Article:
The tree fall gaps may constitute specific habitat for some species of birds living in understory of tropical forests. The specimens of W. poecilinotus were distributed mainly in gaps, probably due to the concentration of resources and availability of perches. These sites promote stressing stimuli leading to oxidative stress in this species, probably due to an additional physical effort resulting from new strategies of flight, both for avoiding predators, as for maximizing the foraging, which increases oxidative metabolism. The oxidative stress was similar between males and females, probably due to the social behavior of this species, as the absence of elaborate courtship and the investment in nestlings by both parents.

 

ACKNOWLEDGEMENTS

The authors would like to thank the Conselho Nacional de Desenvolvimento Científico e Tecnológico-CNPq, including the scholarship to the first author (114678/2009-0)

 

REFERENCES

Agne, C.E.; Pacheco, J.F. 2007. A homonymy in Thamnophilidae: a new name for Dichropogon Chubb. Revista Brasileira de Ornitologia, 15: 484-485.         [ Links ]

Beckman, K.B.; Ames, B.N. 1998. The free radical theory of aging matures. Physiological Reviews, 78: 547–581.         [ Links ]

Blake, J.G.H.; Hoppes, W.G. 1986. Influence of resource abundance on use of tree-fall gaps by birds in an isolated woodlot. The Auk, 103: 328-340.         [ Links ]

Brokaw, N. 1982. The definition of treefall gap and its effect on measures of forest dynamics. Biotropica, 14: 158–160.         [ Links ]

Brokaw, N.V.L. 1985. Gap-phase regeneration in a tropical forest. Ecology, 66: 682-687.         [ Links ]

Cintra, R.; Cancelli, J. 2008. Effects of forest heterogeneity on occurrence and abundance of the scale-backed antbird, Hylophylax poecilinotus (Aves:Thamnophilidae), in the amazon forest. Revista Brasileira de Zoologia, 25: 630-639.         [ Links ]

Cody, M. L. 1985. Habitat selection in birds. Academic Press, New York, New York, USA.         [ Links ]

Cohen, A.; Klasing, K.; Ricklefs, R. 2007. Measuring circulating antioxidants in wild birds. Comparative Biochemistry Physiology B, 147: 110– 121.         [ Links ]

Cohen, A.A.; McGraw K.J.; Robinson, W.D. 2009. Serum antioxidants levels in wild birds vary in relation to diet, season, life history strategy, and species. Oecologia, 161: 673-683.         [ Links ]

Cohen, A.A.; Horak, P. 2010. The Ecology of Antioxidants & oxidative stress in animals- How to measure oxidative stress in an ecological context: methodological and statistical issues. Functional Ecology, 24: 960-970.         [ Links ]

Constantini, D. 2008. Oxidative stress in ecology and evolution: lessons from avian studies. Ecology Letters, 11: 1238-1251.         [ Links ]

Costantini, D.; Dell Ariccia, G.; Lipp, H.P. 2008. Long flights and age affect oxidative status of homing pigeons (Columba livia). Journal of Experimental Biology, 211: 377–381.         [ Links ]

Crommenacker de, J.V.; Koumdeur, J.; Burke, T.; Richardson, D.S. 2011. Spatio-temporal variation in territory quality and oxidative status: a natural experiment in the Seychelles warbler (Acrocephalus sechellensis). Journal of Animal Ecology, 80: 668-680.         [ Links ]

Denslow, J.S.; Hartshorn, G.S. 1994. Tree-fall Gap Environments and Forest Dynamics Processes. In: Mcdade, L.A.; Bawa, K.S.; Hespenheide, H.A.; Hartshorn, G.S. La Selva: Ecology and Natural History of a Neotropical Rain Forest. University of Chicago Press, Chicago, p.120-127.         [ Links ]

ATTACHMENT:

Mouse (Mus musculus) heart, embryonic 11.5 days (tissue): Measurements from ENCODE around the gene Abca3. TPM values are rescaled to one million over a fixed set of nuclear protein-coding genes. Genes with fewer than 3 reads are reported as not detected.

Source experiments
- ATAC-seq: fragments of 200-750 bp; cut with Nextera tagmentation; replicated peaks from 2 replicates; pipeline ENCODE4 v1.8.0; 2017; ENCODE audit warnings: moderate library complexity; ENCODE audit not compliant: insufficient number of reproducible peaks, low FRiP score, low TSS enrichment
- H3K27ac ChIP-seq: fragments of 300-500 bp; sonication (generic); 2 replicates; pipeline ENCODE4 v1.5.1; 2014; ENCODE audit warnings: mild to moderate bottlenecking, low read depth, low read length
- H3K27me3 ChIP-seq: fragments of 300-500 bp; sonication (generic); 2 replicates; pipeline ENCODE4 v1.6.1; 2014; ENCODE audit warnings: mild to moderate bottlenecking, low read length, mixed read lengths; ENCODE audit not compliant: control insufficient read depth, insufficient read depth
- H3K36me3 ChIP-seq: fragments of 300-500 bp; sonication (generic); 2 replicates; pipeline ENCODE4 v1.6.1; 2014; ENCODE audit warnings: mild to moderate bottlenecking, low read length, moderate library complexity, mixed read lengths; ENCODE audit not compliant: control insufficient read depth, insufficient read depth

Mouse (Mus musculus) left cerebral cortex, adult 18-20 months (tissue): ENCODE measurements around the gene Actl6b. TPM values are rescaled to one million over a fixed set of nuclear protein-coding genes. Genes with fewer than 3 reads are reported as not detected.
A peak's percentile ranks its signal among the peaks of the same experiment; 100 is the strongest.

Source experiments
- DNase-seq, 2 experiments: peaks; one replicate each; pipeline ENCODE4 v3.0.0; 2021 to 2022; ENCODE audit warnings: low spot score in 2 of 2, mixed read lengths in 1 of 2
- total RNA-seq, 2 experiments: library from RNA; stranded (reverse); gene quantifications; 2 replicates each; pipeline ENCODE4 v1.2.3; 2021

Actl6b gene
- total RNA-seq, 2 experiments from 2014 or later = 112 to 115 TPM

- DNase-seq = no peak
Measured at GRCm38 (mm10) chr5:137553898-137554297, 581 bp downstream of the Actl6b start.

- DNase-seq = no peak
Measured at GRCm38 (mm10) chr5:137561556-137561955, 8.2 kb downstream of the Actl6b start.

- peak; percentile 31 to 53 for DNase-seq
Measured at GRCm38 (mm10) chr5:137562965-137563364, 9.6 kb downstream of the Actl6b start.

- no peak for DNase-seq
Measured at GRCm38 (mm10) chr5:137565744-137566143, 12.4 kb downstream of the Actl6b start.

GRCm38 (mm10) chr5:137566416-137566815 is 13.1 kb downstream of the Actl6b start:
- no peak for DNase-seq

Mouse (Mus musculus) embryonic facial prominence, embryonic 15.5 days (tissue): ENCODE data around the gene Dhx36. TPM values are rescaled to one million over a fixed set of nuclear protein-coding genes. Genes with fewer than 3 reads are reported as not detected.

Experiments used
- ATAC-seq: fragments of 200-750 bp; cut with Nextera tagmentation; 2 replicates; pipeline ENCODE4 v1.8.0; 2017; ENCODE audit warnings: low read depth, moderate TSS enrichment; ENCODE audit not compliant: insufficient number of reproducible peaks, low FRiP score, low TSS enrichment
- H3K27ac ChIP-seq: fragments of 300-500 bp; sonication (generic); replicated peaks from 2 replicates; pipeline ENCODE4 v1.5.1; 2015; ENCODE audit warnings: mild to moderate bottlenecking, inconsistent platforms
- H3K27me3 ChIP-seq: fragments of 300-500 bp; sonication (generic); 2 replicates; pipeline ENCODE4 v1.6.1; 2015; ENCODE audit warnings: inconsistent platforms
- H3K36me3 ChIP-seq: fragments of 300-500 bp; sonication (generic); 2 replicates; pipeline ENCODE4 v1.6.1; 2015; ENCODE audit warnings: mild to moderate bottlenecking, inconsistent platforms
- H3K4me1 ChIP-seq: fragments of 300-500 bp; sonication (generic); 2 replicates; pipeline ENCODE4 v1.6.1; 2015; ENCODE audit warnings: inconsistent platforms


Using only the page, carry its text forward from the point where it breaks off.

Eeva, T.; Helle, S.; Salminen, J.P.; Hakkarainen, H. 2010. Carotenoid composition of invertebrates consumed by two insectivorous bird species. Journal of Chemical Ecology, 36: 608-613.         [ Links ]

Gosler, A. 2004. Birds in the hand. In: Sutherland, W.J.; Newton, I.; Green, R.E. Birds ecology and conservation: a handbook of techniques. Oxford University Press, New York, p. 85-118.         [ Links ]

Halliwell, B.; Gutterridge, J. 2007. Free Radicals in Biology and Medicine. Oxford University Press, Oxford UK. 266p.         [ Links ]

Harrison, J.L. 1962. The distribution of feeding habits among animals in a Tropical Rain forest. Journal of Animal Ecology, 31: 53-63.         [ Links ]

Isaksson, C.; Sturve, J.; Almroth, B.C.; Andersson, S. 2009. The impact of urban environment on oxidative damage (TBARS) and antioxidant systems in lungs and liver of great tits, Parus major. Environmental Research, 109: 46-50.         [ Links ]

Larcombe, S.D.; Tregaskes, C.A.; Coffey, J.S.; Stevenson, A.E.; Alexander, L.; Arnold, K.E. 2008. The effects of short-term antioxidant supplementation on oxidative stress and flight performance in adult budgerigars Melopsittacus undulates. Journal of Experimental Biology, 211: 2859–2864.         [ Links ]

Lisboa, P.L.B.; Silva, A.S.L.; Almeida, S.S. 1997. Florística e estrutura dos ambientes. In: Lisboa, P.L.B. (Org.). Caxiuanã, Museu Paraense Emílio Goeldi, Belém, p. 163-194.         [ Links ]

Mladenoff, D.J. 1987. Dynamics of nitrogen mineralization and nitrification in Hemlock and Hardwood Treefall Gaps. Ecology, 68:1171–1180.         [ Links ]

Richards L.A.; Coley, P.D. 2007. Seasonal and habitat differences affect the impact of food and predation on herbivores: a comparison between gaps and understory of a tropical forest. Oikos, 116: 31–40.         [ Links ]

Runkle, J.R. 1981. Gap regeneration in some old-growth forests of the eastern United States. Ecology, 62: 1041-1051.         [ Links ]

Schemske, D.W.; Brokaw, N. 1981. Treefalls and the distribution of understory birds in a tropical forest. Ecology, 62: 938–945.         [ Links ]

Schliemann, S.A.; Bockheim, J.G. 2011. Methods for studying treefall gaps: A review. Forest Ecology and Management, 261: 1143–1151.         [ Links ]

Silva, M.R.P.; Rosário, S.M. 2008. Licófitas e Monilófitas (Pteridophyta) da Floresta Nacional de Caxiuanã, estado do Pará, Brasil: chave para as famílias e as espécies de Aspleniaceae e Blechnaceae. Boletim do Museu Paraense Emílio Goeldi. Ciências Naturais, 3: 151-163.         [ Links ]

Swaddle, J.P.; Williams, E.V.; Rayner, J.M.V. 1999. The effect of simulated flight feather moult on escape take-off performance in starlings. Journal Avian Biology, 30: 351-358.         [ Links ]

Wiersma, P.; Selman, C.; Speakman, J.R.; Verhulst, S. 2004. Birds sacrifice oxidative protection for reproduction. Proceedings of the Royal Society B, 271: 360–363.         [ Links ]

Willis, E.D. 1966. Mechanism of lipid peroxide formation in animal tissues. Biochemical Journal, 99: 667-676.         [ Links ]

Willis, E.O. 1982. The behavior of scale-backed antbirds. Wilson Bulletin, 94: 447-462.         [ Links ]

Wolda, H. 1990. Food availability for an insectivore and how to measure it. Studies in Avian Biology, 13: 38–43.         [ Links ]

 

 

Recebido em 30/01/2013
Aceito em 29/08/2013

 

 

* Corresponding author: andreybiologo@gmail.com

Creative Commons License All the contents of this journal, except where otherwise noted, is licensed under a Creative Commons Attribution License